Our book for the month of March was the Prisoner of Brenda by Colin Bateman. Set in Belfast the story begins with the murder of Sam Mahood a notorious gangster. The chief suspect is arrested nearby but seems to have suffered a breakdown so he is incarcerated in a local mental institution Purdysburn where he is known only as the Man in the White Suit. This is an enigma that caring Nurse Brenda is eager to solve so she calls upon the Mystery Man ( former patient and owner of No Alibis, Belfast’s finest crime bookshop, partner of long-suffering Alison , father of Page and son of a suicidal woman) to bring his excellent powers of investigation to bear. However before our hero can even begin, the Man in the White Suit is arrested for the murder of a fellow patient. Helped by Jeff part time shop assistant, aspiring poet and unwilling babysitter the Mystery Man enters the asylum as an undercover patient. Intrigue, conspiracy and ancient Latin curses follow as the mystery unravels.
But although the plot had suspense and drew a compelling crime maze it was the characters, their relationships and their banter that made the book such a good read. I found that I cared as much for the personal stories of each of the characters as the plot. I laughed out loud many times and chuckled throughout. I actually liked the Mystery Man despite his cynicism, selfishness and neurosis. Amongst the group the consensus of opinion was that Bateman’s humour is brilliantly unique. We would recommend the book to anyone who likes a crime story with a mix of the absurd and a bit of midnight gardening thrown in…..and if you want to know what that is you will have to read the book.
Next month we will be reading The 100 Year Old Man Who Jumped Out The Window and Disappeared by Jonas Jonasson.
It seems as though every month there is a new piece of legislation coming out or guidelines being issued applying to employers and imposing new obligations. Even full-time employment lawyers and HR practitioners may struggle at times to keep up. Yet businesses must do their best to stay alert to all the developments in the ever changing landscape of employment law to avoid unnecessary claims against them.
Recently, new guidance has been published by the Equality & Human Rights Commission on Religion or Belief in the Workplace. These guidelines follow the recent decision from the European Court of Human Rights in the combined cases of Eweida and Chaplin -v- United Kingdom. Both Eweida and Chaplin were prevented from wearing a visible cross/crucifix when in uniform at work.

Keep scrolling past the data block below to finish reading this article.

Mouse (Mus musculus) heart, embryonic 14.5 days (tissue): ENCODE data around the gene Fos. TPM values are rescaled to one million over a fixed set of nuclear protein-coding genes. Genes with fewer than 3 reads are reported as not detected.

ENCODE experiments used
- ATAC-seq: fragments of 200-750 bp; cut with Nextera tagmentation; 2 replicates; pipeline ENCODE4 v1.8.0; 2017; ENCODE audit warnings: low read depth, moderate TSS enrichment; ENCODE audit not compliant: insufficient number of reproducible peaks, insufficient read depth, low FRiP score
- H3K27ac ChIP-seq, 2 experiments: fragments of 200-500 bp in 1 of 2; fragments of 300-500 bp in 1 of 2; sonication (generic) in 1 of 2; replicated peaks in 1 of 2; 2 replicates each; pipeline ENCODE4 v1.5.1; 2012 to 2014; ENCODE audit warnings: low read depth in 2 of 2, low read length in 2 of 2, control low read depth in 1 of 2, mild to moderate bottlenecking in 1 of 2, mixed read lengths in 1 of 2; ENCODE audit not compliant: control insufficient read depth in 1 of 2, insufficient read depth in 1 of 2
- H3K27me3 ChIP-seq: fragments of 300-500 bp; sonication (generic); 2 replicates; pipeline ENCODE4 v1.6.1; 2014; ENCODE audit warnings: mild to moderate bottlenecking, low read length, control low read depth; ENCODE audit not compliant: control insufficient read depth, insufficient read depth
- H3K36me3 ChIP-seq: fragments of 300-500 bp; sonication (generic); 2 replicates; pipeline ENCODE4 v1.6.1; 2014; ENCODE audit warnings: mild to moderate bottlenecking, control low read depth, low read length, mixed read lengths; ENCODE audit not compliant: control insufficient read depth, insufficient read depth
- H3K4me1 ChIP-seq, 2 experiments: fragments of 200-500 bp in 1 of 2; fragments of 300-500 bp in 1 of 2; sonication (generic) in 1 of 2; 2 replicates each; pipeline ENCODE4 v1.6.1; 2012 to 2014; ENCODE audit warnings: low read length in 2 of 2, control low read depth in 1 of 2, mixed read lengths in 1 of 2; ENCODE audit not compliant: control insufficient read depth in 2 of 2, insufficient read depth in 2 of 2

The court found that Eweida, an airline check-in officer, had been unfairly treated by her employer’s insistence that their corporate image should take precedence over her right to express her religious belief. The court decided that this amounted to a breach of her rights under Articles 9 and 14 of the European Convention on Human Rights which govern the right to express or manifest religion or belief in practice and protection from discrimination.
In the case of Chaplin, a nurse, whilst accepting that the employer’s decision to prevent Chaplin wearing a cross interfered with her Article 9 rights, the court decided that the health and safety of staff and patients outweighed the right of the employee to wear a visible cross on a chain round her neck.
In a further development in this area, in the case of Redfearn v United Kingdom the European Court of Human Rights decided that a bus driver’s right to freedom of assembly was infringed by the lack of a remedy for his dismissal due to being elected as a local councillor for the British National Party. Mr Redfearn had insufficient service to bring a case of unfair dismissal and the Court of Appeal had earlier ruled that there was no breach of UK race discrimination law/religion or philosophical belief regulations. The European Court considered that UK law would need to be changed either to create an exception to the requirement for a qualifying period for unfair dismissal in such circumstances or a free standing claim for unlawful discrimination with regard to political affiliation.